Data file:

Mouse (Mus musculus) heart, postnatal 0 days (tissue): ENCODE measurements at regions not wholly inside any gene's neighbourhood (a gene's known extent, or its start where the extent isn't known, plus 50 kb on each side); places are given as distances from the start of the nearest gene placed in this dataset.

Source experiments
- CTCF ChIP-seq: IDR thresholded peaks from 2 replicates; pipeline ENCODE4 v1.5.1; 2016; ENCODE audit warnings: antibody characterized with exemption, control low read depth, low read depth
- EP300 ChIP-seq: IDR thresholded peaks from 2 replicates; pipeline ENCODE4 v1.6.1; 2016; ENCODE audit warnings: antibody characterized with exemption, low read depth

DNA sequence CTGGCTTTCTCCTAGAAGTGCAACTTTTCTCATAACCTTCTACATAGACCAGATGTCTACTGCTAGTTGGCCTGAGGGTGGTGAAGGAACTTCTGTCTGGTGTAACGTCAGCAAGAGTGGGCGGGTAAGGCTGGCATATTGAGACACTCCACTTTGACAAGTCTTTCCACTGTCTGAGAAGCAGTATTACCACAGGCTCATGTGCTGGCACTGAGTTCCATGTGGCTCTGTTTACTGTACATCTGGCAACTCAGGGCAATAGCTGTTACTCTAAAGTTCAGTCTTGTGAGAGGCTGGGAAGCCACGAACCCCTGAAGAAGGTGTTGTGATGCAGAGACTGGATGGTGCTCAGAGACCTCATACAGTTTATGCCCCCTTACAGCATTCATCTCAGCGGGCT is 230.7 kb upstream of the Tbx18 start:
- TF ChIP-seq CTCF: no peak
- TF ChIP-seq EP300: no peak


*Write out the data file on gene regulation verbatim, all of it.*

Mouse (Mus musculus) heart, postnatal 0 days (tissue): ENCODE measurements at regions not wholly inside any gene's neighbourhood (a gene's known extent, or its start where the extent isn't known, plus 50 kb on each side); places are given as distances from the start of the nearest gene placed in this dataset.

Source experiments
- CTCF ChIP-seq: IDR thresholded peaks from 2 replicates; pipeline ENCODE4 v1.5.1; 2016; ENCODE audit warnings: antibody characterized with exemption, control low read depth, low read depth
- EP300 ChIP-seq: IDR thresholded peaks from 2 replicates; pipeline ENCODE4 v1.6.1; 2016; ENCODE audit warnings: antibody characterized with exemption, low read depth

DNA sequence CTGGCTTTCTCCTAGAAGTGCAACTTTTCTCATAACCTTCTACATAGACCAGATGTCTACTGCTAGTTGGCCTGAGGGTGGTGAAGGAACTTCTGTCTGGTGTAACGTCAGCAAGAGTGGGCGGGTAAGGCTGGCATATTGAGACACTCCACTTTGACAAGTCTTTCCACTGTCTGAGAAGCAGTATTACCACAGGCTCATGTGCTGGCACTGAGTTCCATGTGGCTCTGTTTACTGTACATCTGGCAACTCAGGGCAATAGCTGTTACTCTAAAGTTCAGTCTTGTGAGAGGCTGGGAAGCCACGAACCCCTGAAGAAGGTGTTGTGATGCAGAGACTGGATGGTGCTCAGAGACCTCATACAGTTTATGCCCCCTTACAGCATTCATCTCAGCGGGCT is 230.7 kb upstream of the Tbx18 start:
- TF ChIP-seq CTCF: no peak
- TF ChIP-seq EP300: no peak